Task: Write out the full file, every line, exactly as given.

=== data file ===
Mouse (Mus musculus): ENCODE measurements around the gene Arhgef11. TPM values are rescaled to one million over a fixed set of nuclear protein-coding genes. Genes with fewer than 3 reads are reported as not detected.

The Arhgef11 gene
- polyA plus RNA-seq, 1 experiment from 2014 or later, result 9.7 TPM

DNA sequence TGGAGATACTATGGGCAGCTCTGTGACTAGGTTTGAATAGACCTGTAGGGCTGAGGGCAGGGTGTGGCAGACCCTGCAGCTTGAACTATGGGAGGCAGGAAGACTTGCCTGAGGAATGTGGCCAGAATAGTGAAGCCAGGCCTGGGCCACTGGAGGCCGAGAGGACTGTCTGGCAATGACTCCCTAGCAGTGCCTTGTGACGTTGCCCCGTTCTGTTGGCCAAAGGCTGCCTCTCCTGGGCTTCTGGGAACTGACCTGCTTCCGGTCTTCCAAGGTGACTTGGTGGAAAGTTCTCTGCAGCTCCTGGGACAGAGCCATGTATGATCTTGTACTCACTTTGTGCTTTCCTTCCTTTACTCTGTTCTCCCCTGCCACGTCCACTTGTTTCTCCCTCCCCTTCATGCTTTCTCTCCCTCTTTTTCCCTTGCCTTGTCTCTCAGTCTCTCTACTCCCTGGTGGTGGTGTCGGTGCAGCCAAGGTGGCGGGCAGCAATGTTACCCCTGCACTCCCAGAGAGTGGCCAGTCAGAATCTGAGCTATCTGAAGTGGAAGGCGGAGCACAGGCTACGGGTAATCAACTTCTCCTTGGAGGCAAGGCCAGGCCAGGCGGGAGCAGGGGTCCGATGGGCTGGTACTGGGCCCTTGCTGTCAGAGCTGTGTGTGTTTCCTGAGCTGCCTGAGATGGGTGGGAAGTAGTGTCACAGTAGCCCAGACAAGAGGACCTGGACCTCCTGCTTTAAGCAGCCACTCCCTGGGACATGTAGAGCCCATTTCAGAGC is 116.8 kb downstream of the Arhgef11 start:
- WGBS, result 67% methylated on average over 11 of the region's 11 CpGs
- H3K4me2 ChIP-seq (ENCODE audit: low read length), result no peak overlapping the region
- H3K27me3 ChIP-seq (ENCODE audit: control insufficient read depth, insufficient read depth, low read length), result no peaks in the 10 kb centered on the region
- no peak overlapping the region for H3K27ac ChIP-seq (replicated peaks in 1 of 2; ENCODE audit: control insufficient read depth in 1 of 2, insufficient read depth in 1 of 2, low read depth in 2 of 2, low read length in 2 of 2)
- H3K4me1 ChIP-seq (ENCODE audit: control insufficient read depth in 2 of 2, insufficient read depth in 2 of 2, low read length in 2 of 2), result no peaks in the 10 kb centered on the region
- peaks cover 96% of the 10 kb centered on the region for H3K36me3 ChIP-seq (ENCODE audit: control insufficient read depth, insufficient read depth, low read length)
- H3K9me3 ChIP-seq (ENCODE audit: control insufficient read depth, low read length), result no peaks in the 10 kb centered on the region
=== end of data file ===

Mouse (Mus musculus): ENCODE measurements around the gene Arhgef11. TPM values are rescaled to one million over a fixed set of nuclear protein-coding genes. Genes with fewer than 3 reads are reported as not detected.

The Arhgef11 gene
- polyA plus RNA-seq, 1 experiment from 2014 or later, result 9.7 TPM

DNA sequence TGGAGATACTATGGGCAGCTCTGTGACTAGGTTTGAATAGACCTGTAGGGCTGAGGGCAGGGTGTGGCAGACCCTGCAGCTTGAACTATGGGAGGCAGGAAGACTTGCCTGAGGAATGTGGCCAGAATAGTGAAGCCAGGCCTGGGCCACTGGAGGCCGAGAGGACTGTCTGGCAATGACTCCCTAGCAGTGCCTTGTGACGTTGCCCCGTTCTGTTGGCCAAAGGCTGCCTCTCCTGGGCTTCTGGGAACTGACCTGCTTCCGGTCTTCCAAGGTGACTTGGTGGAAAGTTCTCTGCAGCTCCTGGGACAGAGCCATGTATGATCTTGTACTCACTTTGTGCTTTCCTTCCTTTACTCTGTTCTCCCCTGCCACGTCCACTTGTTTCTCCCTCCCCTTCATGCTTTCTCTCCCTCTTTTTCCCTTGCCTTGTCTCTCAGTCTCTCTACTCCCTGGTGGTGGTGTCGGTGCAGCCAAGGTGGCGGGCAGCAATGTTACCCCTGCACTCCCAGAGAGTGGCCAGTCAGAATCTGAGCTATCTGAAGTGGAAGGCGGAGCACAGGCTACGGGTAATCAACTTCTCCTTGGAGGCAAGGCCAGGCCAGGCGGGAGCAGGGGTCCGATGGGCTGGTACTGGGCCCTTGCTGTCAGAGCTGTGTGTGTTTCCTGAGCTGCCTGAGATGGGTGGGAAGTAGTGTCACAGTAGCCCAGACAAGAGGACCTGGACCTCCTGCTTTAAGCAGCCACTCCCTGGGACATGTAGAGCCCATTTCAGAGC is 116.8 kb downstream of the Arhgef11 start:
- WGBS, result 67% methylated on average over 11 of the region's 11 CpGs
- H3K4me2 ChIP-seq (ENCODE audit: low read length), result no peak overlapping the region
- H3K27me3 ChIP-seq (ENCODE audit: control insufficient read depth, insufficient read depth, low read length), result no peaks in the 10 kb centered on the region
- no peak overlapping the region for H3K27ac ChIP-seq (replicated peaks in 1 of 2; ENCODE audit: control insufficient read depth in 1 of 2, insufficient read depth in 1 of 2, low read depth in 2 of 2, low read length in 2 of 2)
- H3K4me1 ChIP-seq (ENCODE audit: control insufficient read depth in 2 of 2, insufficient read depth in 2 of 2, low read length in 2 of 2), result no peaks in the 10 kb centered on the region
- peaks cover 96% of the 10 kb centered on the region for H3K36me3 ChIP-seq (ENCODE audit: control insufficient read depth, insufficient read depth, low read length)
- H3K9me3 ChIP-seq (ENCODE audit: control insufficient read depth, low read length), result no peaks in the 10 kb centered on the region